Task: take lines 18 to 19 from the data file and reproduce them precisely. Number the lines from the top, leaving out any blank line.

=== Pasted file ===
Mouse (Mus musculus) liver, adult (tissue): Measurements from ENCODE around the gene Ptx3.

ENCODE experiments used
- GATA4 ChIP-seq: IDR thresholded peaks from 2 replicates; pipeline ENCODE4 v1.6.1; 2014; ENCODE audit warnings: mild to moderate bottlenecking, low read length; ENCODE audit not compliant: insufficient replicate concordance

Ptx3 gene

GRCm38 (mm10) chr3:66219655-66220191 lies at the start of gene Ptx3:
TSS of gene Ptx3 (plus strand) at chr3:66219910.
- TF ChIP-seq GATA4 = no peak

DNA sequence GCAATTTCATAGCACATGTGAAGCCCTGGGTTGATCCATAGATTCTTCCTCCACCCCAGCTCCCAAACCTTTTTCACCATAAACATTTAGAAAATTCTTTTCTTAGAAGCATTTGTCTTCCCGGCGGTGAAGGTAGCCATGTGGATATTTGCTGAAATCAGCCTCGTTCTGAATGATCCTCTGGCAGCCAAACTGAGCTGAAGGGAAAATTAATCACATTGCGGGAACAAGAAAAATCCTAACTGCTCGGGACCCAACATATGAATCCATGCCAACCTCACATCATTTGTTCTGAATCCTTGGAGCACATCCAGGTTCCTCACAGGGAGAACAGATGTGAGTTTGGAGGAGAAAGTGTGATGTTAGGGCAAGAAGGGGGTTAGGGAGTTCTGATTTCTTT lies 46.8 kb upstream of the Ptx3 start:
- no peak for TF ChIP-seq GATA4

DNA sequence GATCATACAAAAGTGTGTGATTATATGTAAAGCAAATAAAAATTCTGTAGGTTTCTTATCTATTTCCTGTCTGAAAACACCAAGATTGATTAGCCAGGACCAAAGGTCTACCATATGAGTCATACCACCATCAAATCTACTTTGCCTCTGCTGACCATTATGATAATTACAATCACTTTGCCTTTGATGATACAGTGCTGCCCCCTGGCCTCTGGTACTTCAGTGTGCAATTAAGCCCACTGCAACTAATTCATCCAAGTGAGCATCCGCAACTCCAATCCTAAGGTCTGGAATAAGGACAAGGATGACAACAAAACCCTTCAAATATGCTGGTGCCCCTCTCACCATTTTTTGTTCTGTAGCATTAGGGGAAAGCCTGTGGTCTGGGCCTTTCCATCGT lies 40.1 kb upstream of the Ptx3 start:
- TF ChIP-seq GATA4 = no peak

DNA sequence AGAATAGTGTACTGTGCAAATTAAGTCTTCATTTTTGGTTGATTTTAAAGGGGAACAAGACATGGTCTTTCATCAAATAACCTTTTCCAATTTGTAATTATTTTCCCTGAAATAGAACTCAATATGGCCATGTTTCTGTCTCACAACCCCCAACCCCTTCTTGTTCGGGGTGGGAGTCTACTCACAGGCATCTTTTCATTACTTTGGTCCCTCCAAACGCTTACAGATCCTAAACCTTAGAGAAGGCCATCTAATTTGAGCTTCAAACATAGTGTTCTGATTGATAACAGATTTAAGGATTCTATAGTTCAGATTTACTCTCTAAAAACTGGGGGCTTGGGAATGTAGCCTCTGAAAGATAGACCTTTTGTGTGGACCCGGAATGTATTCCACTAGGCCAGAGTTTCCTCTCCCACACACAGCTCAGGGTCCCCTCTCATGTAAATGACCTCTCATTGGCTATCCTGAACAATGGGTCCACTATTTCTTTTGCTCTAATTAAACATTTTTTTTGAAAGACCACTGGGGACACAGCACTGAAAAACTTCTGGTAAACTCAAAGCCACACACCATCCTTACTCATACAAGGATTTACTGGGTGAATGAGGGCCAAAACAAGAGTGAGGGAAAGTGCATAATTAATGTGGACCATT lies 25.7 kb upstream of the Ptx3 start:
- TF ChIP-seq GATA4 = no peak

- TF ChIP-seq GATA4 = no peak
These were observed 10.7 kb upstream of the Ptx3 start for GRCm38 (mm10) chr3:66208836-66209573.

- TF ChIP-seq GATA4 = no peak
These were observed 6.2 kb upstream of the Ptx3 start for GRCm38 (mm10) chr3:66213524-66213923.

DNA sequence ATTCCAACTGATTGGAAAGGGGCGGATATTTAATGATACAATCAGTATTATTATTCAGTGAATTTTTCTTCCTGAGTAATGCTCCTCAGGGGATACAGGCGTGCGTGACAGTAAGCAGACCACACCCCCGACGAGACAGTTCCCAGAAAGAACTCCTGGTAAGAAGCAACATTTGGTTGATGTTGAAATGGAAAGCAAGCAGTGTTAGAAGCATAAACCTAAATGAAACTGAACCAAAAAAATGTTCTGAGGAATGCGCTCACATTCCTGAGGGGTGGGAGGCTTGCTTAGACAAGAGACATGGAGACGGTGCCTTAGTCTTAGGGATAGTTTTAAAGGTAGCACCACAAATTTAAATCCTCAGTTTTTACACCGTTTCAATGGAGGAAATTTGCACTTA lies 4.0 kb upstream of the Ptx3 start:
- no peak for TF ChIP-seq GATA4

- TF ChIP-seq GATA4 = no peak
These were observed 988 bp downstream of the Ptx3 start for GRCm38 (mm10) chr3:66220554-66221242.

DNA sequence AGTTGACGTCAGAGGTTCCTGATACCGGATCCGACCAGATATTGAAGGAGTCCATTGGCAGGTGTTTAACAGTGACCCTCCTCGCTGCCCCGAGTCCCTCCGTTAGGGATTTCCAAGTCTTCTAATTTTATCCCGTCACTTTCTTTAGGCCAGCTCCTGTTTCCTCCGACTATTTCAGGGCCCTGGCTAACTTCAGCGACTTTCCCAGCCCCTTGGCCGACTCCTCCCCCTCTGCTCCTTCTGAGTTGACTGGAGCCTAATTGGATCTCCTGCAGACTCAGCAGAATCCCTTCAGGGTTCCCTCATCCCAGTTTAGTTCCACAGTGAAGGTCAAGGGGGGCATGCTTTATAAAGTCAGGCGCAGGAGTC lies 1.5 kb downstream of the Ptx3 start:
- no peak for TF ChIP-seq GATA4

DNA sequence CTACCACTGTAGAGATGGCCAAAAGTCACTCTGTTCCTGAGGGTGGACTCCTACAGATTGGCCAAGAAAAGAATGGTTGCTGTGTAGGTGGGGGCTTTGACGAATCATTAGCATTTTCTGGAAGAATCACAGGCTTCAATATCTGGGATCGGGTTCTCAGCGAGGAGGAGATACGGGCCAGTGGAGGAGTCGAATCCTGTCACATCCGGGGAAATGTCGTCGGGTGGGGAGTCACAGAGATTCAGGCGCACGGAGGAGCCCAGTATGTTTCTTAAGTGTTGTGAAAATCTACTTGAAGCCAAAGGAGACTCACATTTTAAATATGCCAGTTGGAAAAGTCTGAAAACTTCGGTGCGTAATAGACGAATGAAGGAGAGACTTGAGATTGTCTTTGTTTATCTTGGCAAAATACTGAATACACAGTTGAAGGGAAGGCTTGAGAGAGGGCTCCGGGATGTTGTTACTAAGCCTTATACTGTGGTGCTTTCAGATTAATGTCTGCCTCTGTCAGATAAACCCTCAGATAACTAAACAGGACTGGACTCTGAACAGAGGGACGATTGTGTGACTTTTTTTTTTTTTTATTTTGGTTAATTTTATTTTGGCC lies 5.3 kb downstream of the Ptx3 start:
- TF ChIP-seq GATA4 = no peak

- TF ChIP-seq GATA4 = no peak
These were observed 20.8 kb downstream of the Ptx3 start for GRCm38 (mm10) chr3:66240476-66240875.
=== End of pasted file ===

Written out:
DNA sequence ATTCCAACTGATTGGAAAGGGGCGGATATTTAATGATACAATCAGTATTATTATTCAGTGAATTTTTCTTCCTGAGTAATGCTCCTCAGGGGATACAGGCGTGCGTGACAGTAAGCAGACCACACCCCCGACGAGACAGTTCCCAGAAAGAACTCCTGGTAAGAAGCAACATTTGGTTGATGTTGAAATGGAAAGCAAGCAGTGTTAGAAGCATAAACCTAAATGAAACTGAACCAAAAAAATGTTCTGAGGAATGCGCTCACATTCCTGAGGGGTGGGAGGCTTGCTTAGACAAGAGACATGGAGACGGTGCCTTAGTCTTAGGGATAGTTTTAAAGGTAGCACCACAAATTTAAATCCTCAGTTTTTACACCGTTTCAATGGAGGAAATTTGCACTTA lies 4.0 kb upstream of the Ptx3 start:
- no peak for TF ChIP-seq GATA4